A growing number of Valley residents concerned about security issues are buying safes for their homes.
“We’re seeing the safe industry expanding not only in the Valley but throughout the state and nationally,” said Dan Bashore, 43, co-owner with his wife, Annie, 42, of Arizona Safe Outlet, 444 W. Main St., Mesa.
“The demand for safes is tied to several things, including the population growth and a general sense of insecurity,” Dan Bashore said.
One of the primary reasons homeowners purchase safes is to store weapons such as rifles and handguns.
“Most of our customers want a safe where their children — or burglars — can’t easily get at their guns,” said Annie Bashore. “They want to stop storing them under their beds or in a closet.”
“The next biggest motivation is to protect documents and valuables from being destroyed by fire,” she said. “This is especially true since the wildfires in California destroyed so many homes and personal items.”
Over the past 10 years, sales increased about 13 percent each year, said Ray Crosby, owner of Provo, Utah-based Champion Safe Co., one of the nation’s largest safe manufacturers. There are about 300,000 safes sold every year in United States, mostly for residential dwellings, Crosby said.
“Sales are increasing tremendously, especially with the passage of gun security laws,” he said. “Twenty years ago you couldn’t sell a safe.”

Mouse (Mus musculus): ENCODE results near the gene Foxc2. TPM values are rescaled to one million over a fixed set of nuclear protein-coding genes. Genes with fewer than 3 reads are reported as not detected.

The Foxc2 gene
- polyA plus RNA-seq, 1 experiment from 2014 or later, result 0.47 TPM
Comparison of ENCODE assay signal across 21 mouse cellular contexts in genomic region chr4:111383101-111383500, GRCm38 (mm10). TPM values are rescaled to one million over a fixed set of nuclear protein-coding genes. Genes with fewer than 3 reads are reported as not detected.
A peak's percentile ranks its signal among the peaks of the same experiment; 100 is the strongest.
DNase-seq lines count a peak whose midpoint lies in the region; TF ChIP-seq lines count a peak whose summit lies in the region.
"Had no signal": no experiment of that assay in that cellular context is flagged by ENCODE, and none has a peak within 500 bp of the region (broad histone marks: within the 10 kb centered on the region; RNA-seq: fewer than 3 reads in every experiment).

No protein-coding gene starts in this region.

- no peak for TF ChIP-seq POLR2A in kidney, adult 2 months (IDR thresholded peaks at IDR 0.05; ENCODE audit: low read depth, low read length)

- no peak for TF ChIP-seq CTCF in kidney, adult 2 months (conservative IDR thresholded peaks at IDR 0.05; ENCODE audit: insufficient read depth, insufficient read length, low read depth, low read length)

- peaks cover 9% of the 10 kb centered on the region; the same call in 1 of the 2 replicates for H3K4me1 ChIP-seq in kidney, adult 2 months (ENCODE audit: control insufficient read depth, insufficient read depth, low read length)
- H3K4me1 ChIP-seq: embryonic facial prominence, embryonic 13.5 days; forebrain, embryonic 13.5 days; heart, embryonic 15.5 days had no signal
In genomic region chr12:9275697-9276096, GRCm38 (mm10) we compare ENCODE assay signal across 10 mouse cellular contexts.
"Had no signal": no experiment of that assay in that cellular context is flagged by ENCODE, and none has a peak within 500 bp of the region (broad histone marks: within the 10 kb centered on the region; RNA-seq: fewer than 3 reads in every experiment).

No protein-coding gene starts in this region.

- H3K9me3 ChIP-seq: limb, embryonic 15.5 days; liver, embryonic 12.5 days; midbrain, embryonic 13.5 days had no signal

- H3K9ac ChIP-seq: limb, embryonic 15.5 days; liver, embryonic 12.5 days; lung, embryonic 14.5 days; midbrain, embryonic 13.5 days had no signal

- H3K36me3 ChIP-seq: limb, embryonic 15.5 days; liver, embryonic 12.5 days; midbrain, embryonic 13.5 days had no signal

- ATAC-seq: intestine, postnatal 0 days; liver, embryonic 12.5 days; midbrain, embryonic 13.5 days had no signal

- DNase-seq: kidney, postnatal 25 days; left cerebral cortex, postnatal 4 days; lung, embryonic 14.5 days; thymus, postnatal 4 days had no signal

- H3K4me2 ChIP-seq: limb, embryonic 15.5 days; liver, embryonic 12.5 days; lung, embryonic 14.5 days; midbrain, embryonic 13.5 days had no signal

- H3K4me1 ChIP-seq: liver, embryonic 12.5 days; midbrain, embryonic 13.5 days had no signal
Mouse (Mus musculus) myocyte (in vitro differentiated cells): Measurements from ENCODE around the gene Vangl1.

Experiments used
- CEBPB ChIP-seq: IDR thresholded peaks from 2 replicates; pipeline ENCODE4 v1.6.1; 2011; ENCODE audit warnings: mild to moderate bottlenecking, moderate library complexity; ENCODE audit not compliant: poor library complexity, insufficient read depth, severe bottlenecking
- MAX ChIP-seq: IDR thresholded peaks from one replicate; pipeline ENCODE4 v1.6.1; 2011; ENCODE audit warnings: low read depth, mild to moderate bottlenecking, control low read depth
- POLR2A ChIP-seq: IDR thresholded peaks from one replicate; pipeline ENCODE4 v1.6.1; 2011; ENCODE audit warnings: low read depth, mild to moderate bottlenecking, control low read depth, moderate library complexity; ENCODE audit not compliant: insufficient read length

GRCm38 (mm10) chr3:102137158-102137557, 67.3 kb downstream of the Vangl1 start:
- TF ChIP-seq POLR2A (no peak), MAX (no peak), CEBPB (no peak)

Another reason customers are purchasing safes is to keep nostalgic collectables safe.
“Some people feel the dolls or toys they played with as children or hand-me-downs are just as important to protect as wads of money,” Annie Bashore said.
The Bashores opened their safe store in October after selling safes for four years in Las Cruces, N.M. Before that, they lived in their native Oregon, where Dan Bashore worked for more than two years delivering safes.
The couple not only sell two brands of safes — Champion and Superior — but they also deliver them. Weights range from 525 pounds to as much as 1,750 pounds.
“People are amused when they see us both rolling a big safe into a house or office,” Dan Bashore said. “We’ve mastered the skills of moving them,” his wife added.
Prices vary from $999 to as high as $4,800 for one 6-foot-high and 41-inch-wide safe called the Trophy 45. That safe contains 45 cubic feet of storage space and can protect items for one hour at fire-enhanced temperatures of up to 1,350 degrees.
Each safe comes with a fire protection certification following tests. The tests give the potential buyer some idea of how long the contents of the safe can withstand damage as the outside temperature increases.
“Another trend is that people don’t like us driving up to their front door with a safe,” Dan said. “They usually ask us to park behind their house or out of the way so we’re not so conspicuous. It is a basic security thing.”
Since opening their store, the Bashores are selling them at a growing pace, mostly for residential use, but also to commercial buildings or offices, he said. Dan Bashore said safes are usually stored in the “man’s room” or in a home office, bedroom closet or the garage.
“There’s an Old West macho attitude about owning a safe,” he said. “There was a time not long ago when people didn’t want safes. But times are changing. Today, the popular saying when selling safes is — the best day to buy a safe is the day before you get robbed.”
Among their growing customers are winter residents. “The snowbirds can store valuable items in their homes here instead of having to move them back and forth,” Annie said.